Step Five: Turn up the heat 

Stock Pot – Simmer, covered for a minimum of 8 – 12 hours. The longer the better. Stir occasionally. 

Crock Pot Set it and forget it for 12 – 24 hours. 

Instant Pot – Pressure cook for 1 hour and allow natural release. 

Once the stock/bone broth is no longer blazing hot, simply strain through a wire mesh strainer to remove the solids and allow to come close to room temperature before placing in the fridge overnight. The option to remove the fat layer at the top is totally up to you, just be careful not to take the jelly like substance because it’s the part filled with gut-friendly collagen! 

Store in the fridge for up to 2 weeks, or in the freezer for up to 3 months. Use in soups and in place of water in savory recipes to kick up the flavor. Fill a mug and drink in place of hot apple cider or hot chocolate as a way to warm up in the winter.   

Beef Bone Broth 

Beef bones tend to be a bit scalier and more gunky. For this reason, an additional step of blanching is strongly encouraged. Although it takes a little time upfront, it will end up saving time by not having to skim the junk off the top after simmering.  

Step One: Blanch 

Take your pile of beef bones, place in a big stock pot, and cover with water. Bring to a boil and let simmer for 20 minutes while you watch the grossness float to the top. Once completed, dispose of water.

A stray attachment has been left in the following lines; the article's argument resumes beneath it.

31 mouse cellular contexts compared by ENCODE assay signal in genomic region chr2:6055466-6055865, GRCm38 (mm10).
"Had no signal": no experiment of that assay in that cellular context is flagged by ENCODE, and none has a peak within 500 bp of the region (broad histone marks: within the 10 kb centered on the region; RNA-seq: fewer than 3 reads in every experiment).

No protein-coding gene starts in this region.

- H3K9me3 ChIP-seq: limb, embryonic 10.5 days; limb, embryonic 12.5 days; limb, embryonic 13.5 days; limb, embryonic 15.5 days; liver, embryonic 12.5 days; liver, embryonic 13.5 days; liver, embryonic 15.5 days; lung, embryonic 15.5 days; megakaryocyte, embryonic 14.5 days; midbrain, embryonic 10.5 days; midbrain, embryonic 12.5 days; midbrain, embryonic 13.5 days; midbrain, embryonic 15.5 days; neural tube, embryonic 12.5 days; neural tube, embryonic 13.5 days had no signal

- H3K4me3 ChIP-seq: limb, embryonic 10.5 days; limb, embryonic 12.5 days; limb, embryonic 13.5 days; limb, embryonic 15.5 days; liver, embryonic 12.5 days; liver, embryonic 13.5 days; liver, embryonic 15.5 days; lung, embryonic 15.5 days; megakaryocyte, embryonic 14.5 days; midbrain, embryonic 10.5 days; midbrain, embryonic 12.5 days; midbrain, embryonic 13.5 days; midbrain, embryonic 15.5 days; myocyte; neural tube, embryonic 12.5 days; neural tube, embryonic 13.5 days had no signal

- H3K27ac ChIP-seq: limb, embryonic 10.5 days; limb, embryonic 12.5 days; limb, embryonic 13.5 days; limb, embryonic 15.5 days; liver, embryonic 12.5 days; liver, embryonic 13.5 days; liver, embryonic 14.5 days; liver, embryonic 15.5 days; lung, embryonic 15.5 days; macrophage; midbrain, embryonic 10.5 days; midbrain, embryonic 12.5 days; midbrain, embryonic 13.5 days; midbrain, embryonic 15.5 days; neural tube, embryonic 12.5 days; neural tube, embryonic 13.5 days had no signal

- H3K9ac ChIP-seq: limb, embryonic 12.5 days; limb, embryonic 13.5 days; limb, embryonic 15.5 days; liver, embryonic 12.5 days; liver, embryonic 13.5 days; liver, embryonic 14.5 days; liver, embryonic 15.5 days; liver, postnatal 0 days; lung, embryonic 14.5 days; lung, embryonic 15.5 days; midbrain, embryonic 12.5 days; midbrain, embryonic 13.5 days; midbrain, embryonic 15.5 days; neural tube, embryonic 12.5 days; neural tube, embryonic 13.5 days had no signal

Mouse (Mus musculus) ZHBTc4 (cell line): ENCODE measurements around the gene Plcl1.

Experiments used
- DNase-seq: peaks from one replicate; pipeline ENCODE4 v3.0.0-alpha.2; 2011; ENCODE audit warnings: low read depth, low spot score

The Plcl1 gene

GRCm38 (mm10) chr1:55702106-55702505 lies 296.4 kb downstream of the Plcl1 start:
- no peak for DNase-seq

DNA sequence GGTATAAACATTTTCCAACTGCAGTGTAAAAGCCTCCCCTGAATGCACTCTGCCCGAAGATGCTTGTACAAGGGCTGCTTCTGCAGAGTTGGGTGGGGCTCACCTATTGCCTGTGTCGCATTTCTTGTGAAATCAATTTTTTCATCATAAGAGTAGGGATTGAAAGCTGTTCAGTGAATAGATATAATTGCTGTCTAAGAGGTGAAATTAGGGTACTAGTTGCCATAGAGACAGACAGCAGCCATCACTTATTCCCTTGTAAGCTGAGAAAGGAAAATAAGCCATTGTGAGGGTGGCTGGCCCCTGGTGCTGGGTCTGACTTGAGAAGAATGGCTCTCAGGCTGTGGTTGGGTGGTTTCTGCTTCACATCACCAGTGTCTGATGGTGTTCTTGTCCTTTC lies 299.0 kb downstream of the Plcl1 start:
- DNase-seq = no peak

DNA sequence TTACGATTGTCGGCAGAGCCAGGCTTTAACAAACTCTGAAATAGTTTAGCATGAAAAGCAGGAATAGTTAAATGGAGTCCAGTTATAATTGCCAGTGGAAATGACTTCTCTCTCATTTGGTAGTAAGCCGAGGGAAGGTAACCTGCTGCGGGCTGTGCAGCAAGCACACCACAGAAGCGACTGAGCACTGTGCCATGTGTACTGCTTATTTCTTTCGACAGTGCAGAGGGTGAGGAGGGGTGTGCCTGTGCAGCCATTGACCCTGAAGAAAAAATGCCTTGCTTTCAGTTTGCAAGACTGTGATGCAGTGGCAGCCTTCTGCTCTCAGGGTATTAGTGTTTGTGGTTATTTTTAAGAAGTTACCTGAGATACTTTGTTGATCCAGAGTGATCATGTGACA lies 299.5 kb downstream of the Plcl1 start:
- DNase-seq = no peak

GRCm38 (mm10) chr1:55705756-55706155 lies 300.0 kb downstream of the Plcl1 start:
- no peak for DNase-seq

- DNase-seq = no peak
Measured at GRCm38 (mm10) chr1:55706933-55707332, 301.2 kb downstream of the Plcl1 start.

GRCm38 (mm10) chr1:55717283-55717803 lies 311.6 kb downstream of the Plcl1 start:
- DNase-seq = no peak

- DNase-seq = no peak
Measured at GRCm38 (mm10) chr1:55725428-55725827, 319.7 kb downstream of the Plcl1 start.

Step Two: Roast 

Roasting the bones brings out some big flavor while giving the broth a beautiful caramel color. Although optional, it’s a great way to bring out the flavor.  

Place blanched bones on a parchment paper-lined baking sheet. Bake at 375 F for about an hour, or until they are lovely brown color. 

Just complete the same steps as the chicken broth including the splash of acid, and you’ll be rewarded with a comforting and nutrient filled beef bone broth.  

 

Additional Tips & Tricks 

Once you find the method or the pot that works for you and your kitchen, this is a super easy process.  

Quart mason jars work great for storing. Just be sure to leave a good amount of headspace in the jar if they are going into the freezer as the broth will expand. No one wants to open their freezer to find a big mess! 

Roasting chicken bones also is a great flavor enhancer. Because they are smaller in size, they only need to be in the oven for about 20 minutes.  

Roast the bones the day before, or prior to adding to the frozen bone collection. It will save time the day of broth production if you like the roasted bone option.  

Use this fresh beef broth for your own homemade pho! 

Bones can be reused more than once. Repeat use until they begin to disintegrate, usually around 3 times for chicken bones and 12 for beef bones.  

Bone broth makes a wonderful, soothing breakfast drink.

 

 

Written by Lorilyn Van Dyke, entegro